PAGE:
Oklahoma City realty pros go to bat for 1031 tax-free exchange

Some prominent property transactions probably wouldn't have occurred without the provisions of Section 1031 of the Internal Revenue Code, which allows deferment of capital gains taxes.
by Richard Mize Modified: December 20, 2013 at 6:19 pm •  Published: December 21, 2013
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The Senate Finance Committee under Sen. Max Baucus, D-Mont., wants to do away with the widely popular tax accounting regulation known in real estate circles as a 1031 tax-free exchange.

Section 1031 of the Internal Revenue Code allows exchanges of certain types of investment property with deferred capital gains taxation under certain conditions. Tax can be deferred in a series of transactions, carried over to each asset until a taxable transaction occurs, which means a sale without reinvestment.

The following transactions met the conditions. Would the deals have been dealt without it?

•  David Le Norman's purchase of One Benham Place, the eight-story office building at 9400 Broadway Extension, in 2011.

•  The office tower-retail mall 50 Penn Place, as it changed hands a time or two the past 10 years.

•  The Warr family's 2006 sale of Mayfair Village, the shopping center developed by C.B. Warr in the 1950s on both sides of May Avenue between NW 47 and NW 50. The same goes the same year for the sales of Midland Plaza at Independence Avenue and Northwest Expressway, and Market Place Shopping Center in Edmond.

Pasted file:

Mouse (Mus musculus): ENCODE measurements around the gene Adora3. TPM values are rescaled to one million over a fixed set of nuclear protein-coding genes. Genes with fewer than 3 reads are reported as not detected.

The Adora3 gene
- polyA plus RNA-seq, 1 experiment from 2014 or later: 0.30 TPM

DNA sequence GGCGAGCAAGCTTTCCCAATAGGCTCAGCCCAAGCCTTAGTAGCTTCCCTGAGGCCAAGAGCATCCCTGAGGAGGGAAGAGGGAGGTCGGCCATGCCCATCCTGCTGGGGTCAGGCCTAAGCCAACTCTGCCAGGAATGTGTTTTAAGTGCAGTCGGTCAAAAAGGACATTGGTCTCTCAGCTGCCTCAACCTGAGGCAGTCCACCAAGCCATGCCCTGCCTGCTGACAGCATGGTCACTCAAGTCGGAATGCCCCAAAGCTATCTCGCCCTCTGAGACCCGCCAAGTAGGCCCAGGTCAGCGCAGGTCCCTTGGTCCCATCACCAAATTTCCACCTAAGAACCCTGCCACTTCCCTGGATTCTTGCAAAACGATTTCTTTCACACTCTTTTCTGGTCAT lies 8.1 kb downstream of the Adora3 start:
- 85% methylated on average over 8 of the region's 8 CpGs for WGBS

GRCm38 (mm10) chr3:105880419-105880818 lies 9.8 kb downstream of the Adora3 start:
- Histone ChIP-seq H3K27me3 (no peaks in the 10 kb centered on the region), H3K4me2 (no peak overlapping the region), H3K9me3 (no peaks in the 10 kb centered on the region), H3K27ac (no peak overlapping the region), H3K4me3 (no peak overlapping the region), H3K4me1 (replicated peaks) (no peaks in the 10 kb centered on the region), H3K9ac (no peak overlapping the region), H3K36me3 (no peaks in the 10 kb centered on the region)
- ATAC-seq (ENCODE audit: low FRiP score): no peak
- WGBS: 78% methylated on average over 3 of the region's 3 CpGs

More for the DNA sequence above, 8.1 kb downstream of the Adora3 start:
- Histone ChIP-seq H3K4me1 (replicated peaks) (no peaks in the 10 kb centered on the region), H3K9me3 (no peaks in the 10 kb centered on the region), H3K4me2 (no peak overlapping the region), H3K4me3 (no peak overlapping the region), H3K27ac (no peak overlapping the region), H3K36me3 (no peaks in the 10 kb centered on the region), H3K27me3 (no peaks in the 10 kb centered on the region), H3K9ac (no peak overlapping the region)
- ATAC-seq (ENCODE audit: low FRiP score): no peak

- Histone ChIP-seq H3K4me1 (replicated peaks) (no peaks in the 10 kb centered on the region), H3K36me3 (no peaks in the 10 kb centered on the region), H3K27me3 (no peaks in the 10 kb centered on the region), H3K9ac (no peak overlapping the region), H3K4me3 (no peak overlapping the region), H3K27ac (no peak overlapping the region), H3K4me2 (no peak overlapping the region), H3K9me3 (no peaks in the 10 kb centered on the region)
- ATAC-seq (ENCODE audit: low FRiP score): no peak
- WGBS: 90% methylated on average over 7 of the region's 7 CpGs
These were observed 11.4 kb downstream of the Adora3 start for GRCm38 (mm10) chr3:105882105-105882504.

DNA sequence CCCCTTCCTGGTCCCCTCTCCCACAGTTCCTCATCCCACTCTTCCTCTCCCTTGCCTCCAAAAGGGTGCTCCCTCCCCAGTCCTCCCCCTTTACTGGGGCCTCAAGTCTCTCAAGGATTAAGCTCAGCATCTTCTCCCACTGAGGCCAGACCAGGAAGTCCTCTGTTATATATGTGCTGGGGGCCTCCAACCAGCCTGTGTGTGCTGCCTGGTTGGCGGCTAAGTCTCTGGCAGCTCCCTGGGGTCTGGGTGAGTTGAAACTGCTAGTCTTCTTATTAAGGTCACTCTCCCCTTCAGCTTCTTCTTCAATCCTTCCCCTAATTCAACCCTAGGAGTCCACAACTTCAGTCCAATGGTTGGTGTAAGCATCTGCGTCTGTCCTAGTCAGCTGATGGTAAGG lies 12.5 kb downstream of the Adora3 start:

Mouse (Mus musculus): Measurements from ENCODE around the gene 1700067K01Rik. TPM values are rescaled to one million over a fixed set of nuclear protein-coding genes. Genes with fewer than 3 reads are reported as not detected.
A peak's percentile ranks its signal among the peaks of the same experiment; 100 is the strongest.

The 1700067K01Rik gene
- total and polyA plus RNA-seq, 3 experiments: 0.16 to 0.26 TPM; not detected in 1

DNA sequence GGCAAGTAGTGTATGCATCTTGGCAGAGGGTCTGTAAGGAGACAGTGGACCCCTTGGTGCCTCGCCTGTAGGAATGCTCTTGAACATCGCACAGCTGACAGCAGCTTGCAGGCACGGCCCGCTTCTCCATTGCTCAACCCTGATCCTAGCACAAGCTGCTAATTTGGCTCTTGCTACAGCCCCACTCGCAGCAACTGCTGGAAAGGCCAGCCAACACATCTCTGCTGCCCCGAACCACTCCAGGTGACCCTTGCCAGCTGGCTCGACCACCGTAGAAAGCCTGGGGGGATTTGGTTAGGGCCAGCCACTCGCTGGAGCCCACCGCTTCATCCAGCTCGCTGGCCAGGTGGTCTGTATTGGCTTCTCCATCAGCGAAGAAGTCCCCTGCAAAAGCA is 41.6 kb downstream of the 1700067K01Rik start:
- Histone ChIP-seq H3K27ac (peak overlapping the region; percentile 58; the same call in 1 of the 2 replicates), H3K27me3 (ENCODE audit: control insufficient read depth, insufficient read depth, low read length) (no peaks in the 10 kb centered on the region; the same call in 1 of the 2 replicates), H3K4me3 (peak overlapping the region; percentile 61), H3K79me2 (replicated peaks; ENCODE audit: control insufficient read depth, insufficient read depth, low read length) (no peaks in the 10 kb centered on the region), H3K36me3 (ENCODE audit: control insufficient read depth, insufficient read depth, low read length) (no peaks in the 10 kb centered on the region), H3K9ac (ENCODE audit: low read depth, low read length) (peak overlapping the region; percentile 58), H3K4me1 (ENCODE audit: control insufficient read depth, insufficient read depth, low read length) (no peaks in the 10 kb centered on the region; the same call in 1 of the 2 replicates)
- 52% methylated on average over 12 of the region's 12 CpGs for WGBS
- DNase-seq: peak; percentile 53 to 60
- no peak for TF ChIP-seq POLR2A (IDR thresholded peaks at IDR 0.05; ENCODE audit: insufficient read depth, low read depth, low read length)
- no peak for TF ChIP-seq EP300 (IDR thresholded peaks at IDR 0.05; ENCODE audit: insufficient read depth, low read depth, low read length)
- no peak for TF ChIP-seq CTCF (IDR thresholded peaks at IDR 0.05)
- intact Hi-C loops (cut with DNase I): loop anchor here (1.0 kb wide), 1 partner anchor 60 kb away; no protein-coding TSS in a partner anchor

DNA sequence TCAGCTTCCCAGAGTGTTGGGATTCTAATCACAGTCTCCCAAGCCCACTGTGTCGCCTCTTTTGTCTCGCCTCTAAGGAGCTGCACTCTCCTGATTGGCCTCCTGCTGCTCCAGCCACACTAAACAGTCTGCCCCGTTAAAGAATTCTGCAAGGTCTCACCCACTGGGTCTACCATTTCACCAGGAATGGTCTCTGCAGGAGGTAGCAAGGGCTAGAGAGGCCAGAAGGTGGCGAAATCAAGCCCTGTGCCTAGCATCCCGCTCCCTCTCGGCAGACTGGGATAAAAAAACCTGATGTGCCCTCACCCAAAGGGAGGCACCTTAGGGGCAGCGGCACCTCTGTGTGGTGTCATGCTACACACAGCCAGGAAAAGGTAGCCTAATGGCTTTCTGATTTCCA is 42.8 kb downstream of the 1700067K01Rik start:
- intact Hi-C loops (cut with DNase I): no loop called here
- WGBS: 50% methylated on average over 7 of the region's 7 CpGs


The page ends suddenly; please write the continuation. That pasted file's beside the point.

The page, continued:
•  Developer David Austin's Oak Hollow addition, on the north side of Memorial Road, between Bryant Avenue and Coltrane Road, in 2002.

Those are just a handful of investment purchases and sales made here with a tax-free exchange. Add to it lots of apartment sales — and other smaller, or just quieter, transactions that nobody said much about.

Would the deals have been struck without the 1031 exchange? The answer depends on the deal, of course. But probably not.

Property specialists weighed in this week, at my request, on the Baucus proposal, which the senator says is meant to “simplify tax rules, lessen the burden on small businesses and jump-start job growth.”

Here are excerpts:

•  Richard C. Howell, Holliday American Mortgage LLC: “The rule ... increases the number of transactions. This benefits the real estate industry because there are a greater number of transactions. Repeal of the rule would decrease demand for real estate and, therefore, decrease values.”

•  Ford Price, Price Edwards & Co.: “The intent is to allow and motivate people to sell investment property or business property and effectively recirculate that profit back into the economy by deferring the tax. Many people will not sell unless this is allowed, so profits are locked up and not reinvested. ...

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by Richard Mize
Real Estate Editor
Real estate editor Richard Mize has edited The Oklahoman's weekly residential real estate section and covered housing, commercial real estate, construction, development, finance and related business since 1999. From 1989 to 1999, he worked...
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